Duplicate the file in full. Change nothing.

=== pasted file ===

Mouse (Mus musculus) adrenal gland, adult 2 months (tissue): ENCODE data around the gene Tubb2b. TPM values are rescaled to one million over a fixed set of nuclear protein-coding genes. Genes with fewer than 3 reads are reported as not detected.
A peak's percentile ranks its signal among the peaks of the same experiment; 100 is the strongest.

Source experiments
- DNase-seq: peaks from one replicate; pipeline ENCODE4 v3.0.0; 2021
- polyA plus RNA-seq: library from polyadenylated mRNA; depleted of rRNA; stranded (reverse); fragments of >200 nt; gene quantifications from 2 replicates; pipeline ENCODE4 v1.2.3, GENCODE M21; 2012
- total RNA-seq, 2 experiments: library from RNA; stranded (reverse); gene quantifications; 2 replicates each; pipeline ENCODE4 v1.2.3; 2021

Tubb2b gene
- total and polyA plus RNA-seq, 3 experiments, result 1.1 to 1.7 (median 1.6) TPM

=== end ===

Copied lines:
Mouse (Mus musculus) adrenal gland, adult 2 months (tissue): ENCODE data around the gene Tubb2b. TPM values are rescaled to one million over a fixed set of nuclear protein-coding genes. Genes with fewer than 3 reads are reported as not detected.
A peak's percentile ranks its signal among the peaks of the same experiment; 100 is the strongest.

Source experiments
- DNase-seq: peaks from one replicate; pipeline ENCODE4 v3.0.0; 2021
- polyA plus RNA-seq: library from polyadenylated mRNA; depleted of rRNA; stranded (reverse); fragments of >200 nt; gene quantifications from 2 replicates; pipeline ENCODE4 v1.2.3, GENCODE M21; 2012
- total RNA-seq, 2 experiments: library from RNA; stranded (reverse); gene quantifications; 2 replicates each; pipeline ENCODE4 v1.2.3; 2021

Tubb2b gene
- total and polyA plus RNA-seq, 3 experiments, result 1.1 to 1.7 (median 1.6) TPM